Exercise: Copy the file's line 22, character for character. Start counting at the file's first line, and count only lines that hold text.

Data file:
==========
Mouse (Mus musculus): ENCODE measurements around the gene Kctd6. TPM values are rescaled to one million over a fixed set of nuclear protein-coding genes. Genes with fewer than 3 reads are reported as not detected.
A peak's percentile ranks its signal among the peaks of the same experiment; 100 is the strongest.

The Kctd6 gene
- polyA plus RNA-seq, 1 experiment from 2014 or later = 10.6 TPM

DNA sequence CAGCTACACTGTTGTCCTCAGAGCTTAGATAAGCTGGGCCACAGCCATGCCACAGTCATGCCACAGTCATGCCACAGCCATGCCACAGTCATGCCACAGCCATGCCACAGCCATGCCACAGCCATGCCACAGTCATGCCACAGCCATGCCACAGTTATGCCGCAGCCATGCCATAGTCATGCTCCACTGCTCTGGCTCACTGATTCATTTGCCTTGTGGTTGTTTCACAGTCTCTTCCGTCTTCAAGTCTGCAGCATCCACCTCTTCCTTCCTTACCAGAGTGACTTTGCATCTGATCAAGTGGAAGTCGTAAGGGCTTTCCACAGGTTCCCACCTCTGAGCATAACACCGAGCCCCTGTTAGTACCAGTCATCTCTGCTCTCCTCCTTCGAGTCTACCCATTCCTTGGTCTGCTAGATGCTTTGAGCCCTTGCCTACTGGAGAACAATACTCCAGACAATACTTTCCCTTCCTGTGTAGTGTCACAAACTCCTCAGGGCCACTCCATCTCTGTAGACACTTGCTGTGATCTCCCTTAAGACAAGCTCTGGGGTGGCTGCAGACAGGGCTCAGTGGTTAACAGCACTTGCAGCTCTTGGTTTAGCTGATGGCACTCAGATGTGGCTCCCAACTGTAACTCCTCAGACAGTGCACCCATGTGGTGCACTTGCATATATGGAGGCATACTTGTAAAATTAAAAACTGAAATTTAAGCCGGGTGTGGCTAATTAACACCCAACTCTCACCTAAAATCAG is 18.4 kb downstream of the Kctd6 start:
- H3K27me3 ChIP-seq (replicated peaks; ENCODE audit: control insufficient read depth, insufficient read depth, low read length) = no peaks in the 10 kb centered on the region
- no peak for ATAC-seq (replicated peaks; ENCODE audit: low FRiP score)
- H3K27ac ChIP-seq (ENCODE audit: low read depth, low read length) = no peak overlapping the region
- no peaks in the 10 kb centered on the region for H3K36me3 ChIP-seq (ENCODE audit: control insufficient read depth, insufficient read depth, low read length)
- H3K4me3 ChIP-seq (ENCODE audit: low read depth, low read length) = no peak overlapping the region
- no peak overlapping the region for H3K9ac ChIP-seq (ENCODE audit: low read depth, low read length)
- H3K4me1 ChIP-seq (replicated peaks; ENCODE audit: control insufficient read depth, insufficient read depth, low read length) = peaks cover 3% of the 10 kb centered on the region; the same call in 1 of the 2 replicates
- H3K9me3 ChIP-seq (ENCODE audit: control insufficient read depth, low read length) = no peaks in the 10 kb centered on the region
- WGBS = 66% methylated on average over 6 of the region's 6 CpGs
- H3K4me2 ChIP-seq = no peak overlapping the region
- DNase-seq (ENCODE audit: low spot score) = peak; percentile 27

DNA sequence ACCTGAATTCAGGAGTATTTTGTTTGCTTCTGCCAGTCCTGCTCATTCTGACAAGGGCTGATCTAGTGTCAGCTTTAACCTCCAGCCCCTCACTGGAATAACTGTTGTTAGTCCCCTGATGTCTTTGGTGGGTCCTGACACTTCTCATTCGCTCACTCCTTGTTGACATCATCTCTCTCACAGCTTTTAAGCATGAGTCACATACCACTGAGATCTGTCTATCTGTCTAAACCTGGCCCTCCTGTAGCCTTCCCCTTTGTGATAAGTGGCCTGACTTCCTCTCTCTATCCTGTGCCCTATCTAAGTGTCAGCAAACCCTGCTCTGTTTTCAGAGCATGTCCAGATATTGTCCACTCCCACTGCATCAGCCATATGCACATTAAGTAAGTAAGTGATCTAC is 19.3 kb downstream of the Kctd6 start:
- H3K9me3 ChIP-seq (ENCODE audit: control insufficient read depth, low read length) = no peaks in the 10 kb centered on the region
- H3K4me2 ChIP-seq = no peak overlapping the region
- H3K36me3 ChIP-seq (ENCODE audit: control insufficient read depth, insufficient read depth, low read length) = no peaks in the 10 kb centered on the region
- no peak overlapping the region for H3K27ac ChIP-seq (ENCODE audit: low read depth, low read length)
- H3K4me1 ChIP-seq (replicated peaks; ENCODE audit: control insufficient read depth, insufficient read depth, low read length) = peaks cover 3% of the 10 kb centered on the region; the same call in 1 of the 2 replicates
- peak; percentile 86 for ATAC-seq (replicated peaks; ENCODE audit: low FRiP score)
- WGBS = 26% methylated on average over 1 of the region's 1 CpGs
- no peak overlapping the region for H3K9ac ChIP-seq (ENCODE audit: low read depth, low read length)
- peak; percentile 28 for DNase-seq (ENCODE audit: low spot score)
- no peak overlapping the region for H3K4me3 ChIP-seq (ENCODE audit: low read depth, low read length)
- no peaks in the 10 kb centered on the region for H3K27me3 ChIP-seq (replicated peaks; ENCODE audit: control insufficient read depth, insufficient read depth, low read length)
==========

- H3K4me1 ChIP-seq (replicated peaks; ENCODE audit: control insufficient read depth, insufficient read depth, low read length) = peaks cover 3% of the 10 kb centered on the region; the same call in 1 of the 2 replicates